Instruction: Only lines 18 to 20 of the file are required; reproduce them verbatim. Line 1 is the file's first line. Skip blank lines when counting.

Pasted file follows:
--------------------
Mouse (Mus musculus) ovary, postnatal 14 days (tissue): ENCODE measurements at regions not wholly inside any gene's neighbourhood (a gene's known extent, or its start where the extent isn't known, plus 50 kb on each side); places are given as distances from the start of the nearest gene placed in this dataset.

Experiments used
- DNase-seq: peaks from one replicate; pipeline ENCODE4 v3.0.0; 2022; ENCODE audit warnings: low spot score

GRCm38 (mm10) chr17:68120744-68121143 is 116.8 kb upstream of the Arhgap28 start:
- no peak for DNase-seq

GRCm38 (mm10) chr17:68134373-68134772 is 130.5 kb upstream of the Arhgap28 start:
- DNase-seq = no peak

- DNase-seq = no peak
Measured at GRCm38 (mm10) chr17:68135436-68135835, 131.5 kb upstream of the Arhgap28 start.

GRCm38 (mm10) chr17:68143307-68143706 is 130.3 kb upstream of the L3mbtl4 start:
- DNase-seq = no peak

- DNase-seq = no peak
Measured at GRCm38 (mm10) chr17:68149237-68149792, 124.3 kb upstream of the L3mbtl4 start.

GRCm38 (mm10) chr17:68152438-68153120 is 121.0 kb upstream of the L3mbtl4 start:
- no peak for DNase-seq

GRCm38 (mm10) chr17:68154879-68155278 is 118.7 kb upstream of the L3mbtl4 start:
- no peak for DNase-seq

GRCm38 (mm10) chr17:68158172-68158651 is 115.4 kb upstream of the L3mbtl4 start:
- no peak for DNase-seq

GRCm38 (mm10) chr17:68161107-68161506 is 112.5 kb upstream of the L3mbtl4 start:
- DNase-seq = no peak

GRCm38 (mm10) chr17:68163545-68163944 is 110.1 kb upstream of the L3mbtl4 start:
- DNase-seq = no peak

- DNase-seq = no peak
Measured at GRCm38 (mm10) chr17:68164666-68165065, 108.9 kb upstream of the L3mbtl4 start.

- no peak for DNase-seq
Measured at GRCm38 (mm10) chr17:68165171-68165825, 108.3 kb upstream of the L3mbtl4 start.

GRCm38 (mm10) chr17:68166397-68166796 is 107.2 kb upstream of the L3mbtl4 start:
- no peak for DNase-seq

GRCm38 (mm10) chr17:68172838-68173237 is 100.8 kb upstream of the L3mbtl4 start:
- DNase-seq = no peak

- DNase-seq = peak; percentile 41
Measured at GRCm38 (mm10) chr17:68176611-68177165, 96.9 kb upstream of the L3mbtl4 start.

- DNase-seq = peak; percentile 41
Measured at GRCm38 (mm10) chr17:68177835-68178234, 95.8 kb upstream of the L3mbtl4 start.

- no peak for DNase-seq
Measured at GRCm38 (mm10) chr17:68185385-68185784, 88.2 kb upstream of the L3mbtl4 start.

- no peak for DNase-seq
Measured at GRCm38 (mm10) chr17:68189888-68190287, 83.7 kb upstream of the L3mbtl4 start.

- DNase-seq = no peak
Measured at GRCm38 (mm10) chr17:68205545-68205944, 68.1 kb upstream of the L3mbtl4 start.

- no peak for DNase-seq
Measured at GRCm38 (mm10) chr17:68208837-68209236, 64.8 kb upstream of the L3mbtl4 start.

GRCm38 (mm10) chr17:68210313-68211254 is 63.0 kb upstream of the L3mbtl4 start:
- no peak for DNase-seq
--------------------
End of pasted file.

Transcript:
GRCm38 (mm10) chr17:68158172-68158651 is 115.4 kb upstream of the L3mbtl4 start:
- no peak for DNase-seq

GRCm38 (mm10) chr17:68161107-68161506 is 112.5 kb upstream of the L3mbtl4 start: